Stocks jumped, sending the Standard & Poor’s 500 Index to a record, as China’s imports grew, Japan reiterated its stimulus plans and investors speculated earnings will beat estimates. Treasuries fell after minutes showed the Federal Reserve debated the end of its bond purchases.
The S&P 500 advanced 1.2 percent to 1,587.73 at 4 p.m. in New York and is up 2.2 percent this week, its best three-day rally since the beginning of January. National benchmark indexes climbed in all of the 18 western European markets except Iceland. The 10-year Treasury yield rose five basis points to 1.80 percent. Gold slid 1.8 percent after Cyprus said it plans to sell the metal to raise money. The yen fell to the weakest level versus the dollar since 2009 as Bank of Japan Governor Haruhiko Kuroda reiterated a pledge for all necessary steps to meet a goal of 2 percent inflation in two years.
Imports to China rose 14.1 percent in March from the year earlier, leaving the nation with an unexpected trade deficit. Several Fed officials said the central bank should taper its bond-buying program later this year and stop it by the end of 2013 if labor market conditions improve, according to minutes from the March meeting before government data showed the weakest jobs growth in nine months.
“The opportunity to make money in the long term lies in the equity markets,” Ewen Cameron Watt, the London-based chief investment strategist at the BlackRock Investment Institute, said on Bloomberg Television’s “Surveillance” with Tom Keene. “The longer you hold cash at zero rates, the longer you stand no chance of securing your financial future.”
The Nasdaq-100 Index jumped 1.9 percent for the biggest gain since January. U.S. technology and financial shares, the largest industries in the S&P 500, climbed more than 1.1 percent collectively to help lead the rally in all 10 of the index’s main industries today.
Since the bull market began four years ago, the two groups have gained 2 percent on average in the first two weeks after Alcoa Inc. marked the start of the quarterly earnings season, according to data compiled by Bloomberg. The entire S&P 500 has gained 1.7 percent on average in those weeks.
Analysts predict earnings fell 1.8 percent in the first three months of the year, according to a Bloomberg survey on April 5. The projection compared with an estimate for a 1.9 percent drop seen on April 1, marking the first improvement in the survey this year. Three straight years of profit growth helped propel the index up more than 133 percent since 2009. The benchmark gauge of American stocks is trading for 15.6 times reported adjusted earnings, the highest in more than two years.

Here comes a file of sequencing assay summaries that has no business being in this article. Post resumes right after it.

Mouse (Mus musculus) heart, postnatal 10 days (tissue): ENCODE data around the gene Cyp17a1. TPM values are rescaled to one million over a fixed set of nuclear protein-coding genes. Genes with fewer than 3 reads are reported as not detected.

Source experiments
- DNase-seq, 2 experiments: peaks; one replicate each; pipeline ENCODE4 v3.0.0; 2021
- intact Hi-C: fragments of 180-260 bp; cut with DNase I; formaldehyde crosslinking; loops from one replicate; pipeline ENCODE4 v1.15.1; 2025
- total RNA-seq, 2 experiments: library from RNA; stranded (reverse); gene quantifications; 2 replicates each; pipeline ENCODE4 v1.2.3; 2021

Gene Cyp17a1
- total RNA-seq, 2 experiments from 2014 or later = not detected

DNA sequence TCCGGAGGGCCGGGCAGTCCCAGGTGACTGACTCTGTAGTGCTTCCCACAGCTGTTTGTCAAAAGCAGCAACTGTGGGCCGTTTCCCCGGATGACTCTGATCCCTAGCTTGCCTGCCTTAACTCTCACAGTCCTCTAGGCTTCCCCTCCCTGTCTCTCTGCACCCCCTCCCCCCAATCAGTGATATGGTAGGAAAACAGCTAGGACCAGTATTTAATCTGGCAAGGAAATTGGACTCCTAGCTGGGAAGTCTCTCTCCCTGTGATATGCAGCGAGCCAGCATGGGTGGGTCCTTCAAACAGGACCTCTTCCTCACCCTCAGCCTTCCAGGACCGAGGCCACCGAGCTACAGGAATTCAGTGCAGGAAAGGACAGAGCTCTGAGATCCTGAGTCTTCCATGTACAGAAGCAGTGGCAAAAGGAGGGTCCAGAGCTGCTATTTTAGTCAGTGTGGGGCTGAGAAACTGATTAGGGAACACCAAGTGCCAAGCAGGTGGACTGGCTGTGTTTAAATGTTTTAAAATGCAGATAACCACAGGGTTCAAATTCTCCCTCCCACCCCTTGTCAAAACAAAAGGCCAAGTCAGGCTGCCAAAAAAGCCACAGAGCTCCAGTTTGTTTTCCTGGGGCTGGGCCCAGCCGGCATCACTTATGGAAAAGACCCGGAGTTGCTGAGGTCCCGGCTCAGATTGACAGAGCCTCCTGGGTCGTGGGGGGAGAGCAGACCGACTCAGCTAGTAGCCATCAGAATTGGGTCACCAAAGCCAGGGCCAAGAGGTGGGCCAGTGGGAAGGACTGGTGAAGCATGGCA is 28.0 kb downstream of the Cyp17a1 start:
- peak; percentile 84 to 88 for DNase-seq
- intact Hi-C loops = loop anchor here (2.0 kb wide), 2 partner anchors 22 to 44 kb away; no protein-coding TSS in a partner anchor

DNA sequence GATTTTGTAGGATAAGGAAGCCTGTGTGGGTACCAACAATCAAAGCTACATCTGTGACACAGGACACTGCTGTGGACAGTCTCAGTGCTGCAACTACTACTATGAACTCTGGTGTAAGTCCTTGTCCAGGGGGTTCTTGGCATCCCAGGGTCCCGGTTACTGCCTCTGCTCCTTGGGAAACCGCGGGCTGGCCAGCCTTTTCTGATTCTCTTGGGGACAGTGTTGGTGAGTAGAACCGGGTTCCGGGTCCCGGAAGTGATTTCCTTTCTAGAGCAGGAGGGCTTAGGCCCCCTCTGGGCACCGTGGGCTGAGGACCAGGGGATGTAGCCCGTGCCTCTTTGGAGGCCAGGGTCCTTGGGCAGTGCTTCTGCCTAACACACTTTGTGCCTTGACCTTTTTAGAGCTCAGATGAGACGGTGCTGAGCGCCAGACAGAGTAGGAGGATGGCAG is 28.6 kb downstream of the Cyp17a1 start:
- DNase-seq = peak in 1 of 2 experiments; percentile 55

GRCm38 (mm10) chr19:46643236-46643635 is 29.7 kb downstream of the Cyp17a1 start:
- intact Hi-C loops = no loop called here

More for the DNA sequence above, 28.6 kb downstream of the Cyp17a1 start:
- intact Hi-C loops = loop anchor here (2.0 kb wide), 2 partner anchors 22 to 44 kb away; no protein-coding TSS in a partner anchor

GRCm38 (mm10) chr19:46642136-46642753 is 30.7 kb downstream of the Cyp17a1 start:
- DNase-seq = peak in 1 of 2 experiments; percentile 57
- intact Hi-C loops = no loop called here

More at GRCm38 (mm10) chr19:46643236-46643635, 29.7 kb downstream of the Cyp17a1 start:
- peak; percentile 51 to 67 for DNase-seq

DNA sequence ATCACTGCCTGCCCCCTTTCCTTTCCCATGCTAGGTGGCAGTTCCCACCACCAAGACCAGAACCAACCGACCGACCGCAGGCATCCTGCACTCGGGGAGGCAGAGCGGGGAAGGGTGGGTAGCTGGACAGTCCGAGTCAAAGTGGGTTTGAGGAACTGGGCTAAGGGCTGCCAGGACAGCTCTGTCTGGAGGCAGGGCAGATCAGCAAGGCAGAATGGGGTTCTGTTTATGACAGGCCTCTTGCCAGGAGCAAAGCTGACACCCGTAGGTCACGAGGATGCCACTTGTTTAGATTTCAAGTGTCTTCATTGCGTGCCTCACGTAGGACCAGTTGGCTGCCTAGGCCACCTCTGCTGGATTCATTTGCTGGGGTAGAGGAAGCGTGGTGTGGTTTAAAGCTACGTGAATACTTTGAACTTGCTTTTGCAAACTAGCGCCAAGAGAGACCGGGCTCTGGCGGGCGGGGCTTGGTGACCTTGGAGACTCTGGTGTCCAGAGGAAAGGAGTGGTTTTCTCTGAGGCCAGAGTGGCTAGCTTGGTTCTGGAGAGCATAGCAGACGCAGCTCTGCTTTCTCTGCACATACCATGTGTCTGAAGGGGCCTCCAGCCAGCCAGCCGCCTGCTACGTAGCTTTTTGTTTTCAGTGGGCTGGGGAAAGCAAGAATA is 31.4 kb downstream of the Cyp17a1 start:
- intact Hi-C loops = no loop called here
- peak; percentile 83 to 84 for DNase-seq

Constellation Brands Inc. and Bed Bath & Beyond Inc. are among six companies in the S&P 500 scheduled to report earnings today.
Equities have risen in 2013 as individual investors made deposits with money managers and professional speculators closed bearish bets. A gauge of hedge-fund bullishness measuring how much they’re betting on rising shares stands at 51.6 percent today, up from 47.3 at the end of 2012, according to data compiled by International Strategy & Investment Group.
“A lot of it is sentiment,” Rex Macey, who oversees $20 billion as chief investment officer at Wilmington Trust Investment Advisors in Atlanta, said by telephone. “People who were not in the market and people who had been nervous are starting to feel as if it’s safe to go back in the water.”
Apple Inc. and Yahoo! Inc. climbed more than 1.5 percent as the companies were said to discuss ways to collaborate more closely on mobile software. Pfizer Inc. rallied 2.8 percent after saying its palbociclib compound gets breakthrough designation as the potential treatment for breast cancer. Tenet Healthcare Corp. slipped 5.5 percent following an analyst downgrade.
President Barack Obama sent a $3.8 trillion budget to Congress today calling for more tax revenue and restraints on Social Security benefits in a political gamble intended to revive deficit-reduction talks. The president is proposing to replace across-the-board budget cuts known as sequestration with what White House budget officials say is $1.8 trillion in additional deficit reduction over 10 years that includes collecting more taxes from the wealthy and trimming some federal programs.
S&P 500 futures remained higher before the open of exchanges as the Fed released its minutes ahead of the previously scheduled 2 p.m. time because they were mistakenly sent to some people yesterday afternoon. Chairman Ben S. Bernanke left the pace of government and mortgage debt purchases at $85 billion a month at that meeting and said further improvement in the U.S. labor market is needed to consider reducing its monetary easing.